• Scarcity – people are more interested in rare things. If you want to create a demand a good way to do that is to build a feeling that what you offer is scarce. Curiously enough, it is more powerful notion if people believe that they will lose something rare, than when they believe they will gain the same rare thing. If you can create a feeling that by not complying people lose something chances are they will jump on board. You shouldn’t threaten, just showing the natural consequences does the trick.
  • Authority – people tend to follow figures they consider experts in a given field. This is consistent with the Expert power mentioned above. If you can include in your message quotes from authorities in the field you increase your chances of influencing others. Again, it is not necessarily question of being the biggest expert, it is about perception. You or the experts you quote need to have the image of being knowledgeable about the domain. Things like self-confidence, willingness to voice opinions, and charisma often play role in positive reception of the message.
  • Liking – people tend to believe more readily to those they like. It should come as no surprise as you associate positive behavior, positive intentions, and even bigger intelligence with people you like as human beings or you admire for some superficial reasons. This might be why you would buy a lawn mower recommended by your favorite Hollywood star even though it is clear that this actor knows nothing about cutting grass.

As Cialdini notes, language is a powerful tool and use of certain words can greatly improve your chances of influencing others. For example, people are more likely to comply if you provide a reason. “Can you lend me five dollars,” is less likely to succeed than, “can you lend me five dollars because I left my purse at home and need to pay a taxi?” Curiously enough, the reason is not that important. It is the word “because” that triggers the favorable response.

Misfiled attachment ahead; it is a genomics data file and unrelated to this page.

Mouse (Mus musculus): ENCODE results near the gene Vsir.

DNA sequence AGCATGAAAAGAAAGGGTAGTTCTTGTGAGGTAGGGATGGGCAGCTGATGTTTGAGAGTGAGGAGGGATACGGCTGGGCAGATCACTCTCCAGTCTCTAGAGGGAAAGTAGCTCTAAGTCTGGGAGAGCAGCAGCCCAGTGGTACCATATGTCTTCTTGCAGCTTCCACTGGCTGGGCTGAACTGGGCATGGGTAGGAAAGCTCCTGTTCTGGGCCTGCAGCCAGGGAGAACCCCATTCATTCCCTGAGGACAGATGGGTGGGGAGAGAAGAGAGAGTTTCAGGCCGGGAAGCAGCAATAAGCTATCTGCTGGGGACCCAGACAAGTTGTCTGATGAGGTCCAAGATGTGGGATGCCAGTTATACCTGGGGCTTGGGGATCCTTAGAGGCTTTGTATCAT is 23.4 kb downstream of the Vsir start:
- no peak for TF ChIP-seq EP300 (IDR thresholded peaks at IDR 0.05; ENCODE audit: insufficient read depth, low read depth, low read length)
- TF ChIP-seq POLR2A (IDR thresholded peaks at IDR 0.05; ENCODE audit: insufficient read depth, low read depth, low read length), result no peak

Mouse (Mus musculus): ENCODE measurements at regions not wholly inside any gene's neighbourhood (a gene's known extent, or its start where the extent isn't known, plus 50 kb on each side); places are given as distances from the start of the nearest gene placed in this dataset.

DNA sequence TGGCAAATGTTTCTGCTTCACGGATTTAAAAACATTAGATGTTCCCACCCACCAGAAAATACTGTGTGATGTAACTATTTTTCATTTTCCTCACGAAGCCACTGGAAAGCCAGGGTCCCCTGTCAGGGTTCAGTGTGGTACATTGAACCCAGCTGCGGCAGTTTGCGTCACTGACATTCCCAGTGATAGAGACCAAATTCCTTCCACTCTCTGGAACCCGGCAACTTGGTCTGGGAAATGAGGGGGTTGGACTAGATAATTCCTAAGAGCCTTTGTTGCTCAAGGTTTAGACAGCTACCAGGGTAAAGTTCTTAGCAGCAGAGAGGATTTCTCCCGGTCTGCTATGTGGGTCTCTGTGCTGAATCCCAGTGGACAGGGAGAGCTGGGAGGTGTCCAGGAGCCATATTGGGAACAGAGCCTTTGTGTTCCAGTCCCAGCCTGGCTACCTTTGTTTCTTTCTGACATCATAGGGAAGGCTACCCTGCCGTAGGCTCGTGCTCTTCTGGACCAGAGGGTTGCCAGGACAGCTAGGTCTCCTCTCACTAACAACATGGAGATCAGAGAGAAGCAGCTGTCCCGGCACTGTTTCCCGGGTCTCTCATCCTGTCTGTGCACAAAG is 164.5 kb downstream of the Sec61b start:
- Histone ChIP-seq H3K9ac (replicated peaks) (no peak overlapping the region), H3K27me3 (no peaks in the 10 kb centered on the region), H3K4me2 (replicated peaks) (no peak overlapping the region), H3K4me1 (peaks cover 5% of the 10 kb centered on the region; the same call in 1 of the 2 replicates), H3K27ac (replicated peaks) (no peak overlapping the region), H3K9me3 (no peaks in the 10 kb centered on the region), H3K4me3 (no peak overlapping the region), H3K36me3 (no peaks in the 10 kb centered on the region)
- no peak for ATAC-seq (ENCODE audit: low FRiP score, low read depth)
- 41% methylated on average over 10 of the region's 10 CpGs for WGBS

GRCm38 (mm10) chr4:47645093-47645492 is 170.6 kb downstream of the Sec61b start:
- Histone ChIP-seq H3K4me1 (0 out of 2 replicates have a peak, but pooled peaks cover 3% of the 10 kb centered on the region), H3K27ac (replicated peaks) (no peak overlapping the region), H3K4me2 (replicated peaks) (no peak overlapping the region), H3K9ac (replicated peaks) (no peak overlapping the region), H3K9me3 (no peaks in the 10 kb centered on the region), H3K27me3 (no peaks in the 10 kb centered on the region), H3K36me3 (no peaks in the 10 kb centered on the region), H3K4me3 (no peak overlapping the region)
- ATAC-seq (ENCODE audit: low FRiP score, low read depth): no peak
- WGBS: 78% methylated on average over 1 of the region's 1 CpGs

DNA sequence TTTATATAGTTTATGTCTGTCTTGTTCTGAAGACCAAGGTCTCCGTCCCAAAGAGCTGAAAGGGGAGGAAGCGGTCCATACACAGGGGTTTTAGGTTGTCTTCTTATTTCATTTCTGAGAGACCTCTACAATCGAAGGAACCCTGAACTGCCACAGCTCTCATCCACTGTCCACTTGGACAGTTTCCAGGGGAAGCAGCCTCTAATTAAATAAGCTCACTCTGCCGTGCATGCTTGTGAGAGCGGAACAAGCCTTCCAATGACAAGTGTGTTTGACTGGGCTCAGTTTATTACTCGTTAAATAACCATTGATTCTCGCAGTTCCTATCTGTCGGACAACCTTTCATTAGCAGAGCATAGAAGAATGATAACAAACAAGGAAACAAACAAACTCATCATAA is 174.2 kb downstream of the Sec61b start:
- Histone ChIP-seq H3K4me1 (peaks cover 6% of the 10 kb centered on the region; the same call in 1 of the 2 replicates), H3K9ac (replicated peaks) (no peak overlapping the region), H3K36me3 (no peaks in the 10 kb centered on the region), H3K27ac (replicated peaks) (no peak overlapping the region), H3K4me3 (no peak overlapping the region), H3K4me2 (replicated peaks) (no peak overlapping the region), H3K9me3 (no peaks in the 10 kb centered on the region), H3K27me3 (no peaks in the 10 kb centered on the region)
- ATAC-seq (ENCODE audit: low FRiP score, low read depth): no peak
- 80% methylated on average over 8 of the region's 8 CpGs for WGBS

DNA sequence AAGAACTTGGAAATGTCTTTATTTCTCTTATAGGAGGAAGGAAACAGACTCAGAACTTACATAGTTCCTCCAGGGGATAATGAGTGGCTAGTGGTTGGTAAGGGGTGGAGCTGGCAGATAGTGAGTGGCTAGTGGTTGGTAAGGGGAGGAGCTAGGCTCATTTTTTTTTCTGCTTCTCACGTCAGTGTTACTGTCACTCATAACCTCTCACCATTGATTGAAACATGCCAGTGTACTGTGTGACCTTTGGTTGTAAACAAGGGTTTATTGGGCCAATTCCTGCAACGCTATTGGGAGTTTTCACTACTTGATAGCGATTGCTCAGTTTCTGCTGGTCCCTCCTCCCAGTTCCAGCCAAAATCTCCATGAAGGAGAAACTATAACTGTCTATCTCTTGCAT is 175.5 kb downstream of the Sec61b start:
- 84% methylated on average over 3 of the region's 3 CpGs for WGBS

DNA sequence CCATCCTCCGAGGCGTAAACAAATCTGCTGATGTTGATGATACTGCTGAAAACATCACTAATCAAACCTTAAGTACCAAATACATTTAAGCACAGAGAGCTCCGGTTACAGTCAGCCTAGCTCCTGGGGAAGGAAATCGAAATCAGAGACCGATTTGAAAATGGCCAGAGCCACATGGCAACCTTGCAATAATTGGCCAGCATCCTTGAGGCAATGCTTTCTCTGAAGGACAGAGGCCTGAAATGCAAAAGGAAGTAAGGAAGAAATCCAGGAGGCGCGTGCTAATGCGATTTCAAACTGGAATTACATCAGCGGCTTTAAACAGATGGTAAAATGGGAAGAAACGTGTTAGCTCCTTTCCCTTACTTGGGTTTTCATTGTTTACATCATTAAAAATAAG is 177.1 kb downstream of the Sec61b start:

There are also other tricks how you can improve your message. The contrast principle states that when people compare two things they tend to find bigger difference between them than is relevant. For example, if you are looking for a new phone you want something light. When testing two phones in the shop one weighting 150 grams and the other 180 grams you immediately go for the lighter one saying the other is too heavy. If I gave you, only the 180g one to test you would be completely comfortable with it. It is the comparison that changed your mind. This is being frequently used in shops when you want to sell an expensive item you put right next to it even a more expensive item. In comparison, the first one now looks cheap.

As you can see, there are many things you can do to increase your chances of getting your message across and influence those around you. What I talked about only scratches the surface. What you should take out of this is that to be truly influential others need to buy into not only the message you are delivering but also into you as a person.


What are your tips and tricks on influencing the world around you? Do you rely on a specific type of power or do you combine them? What works the best for you?

Photo: Foundry /

Categories: Communication, Leadership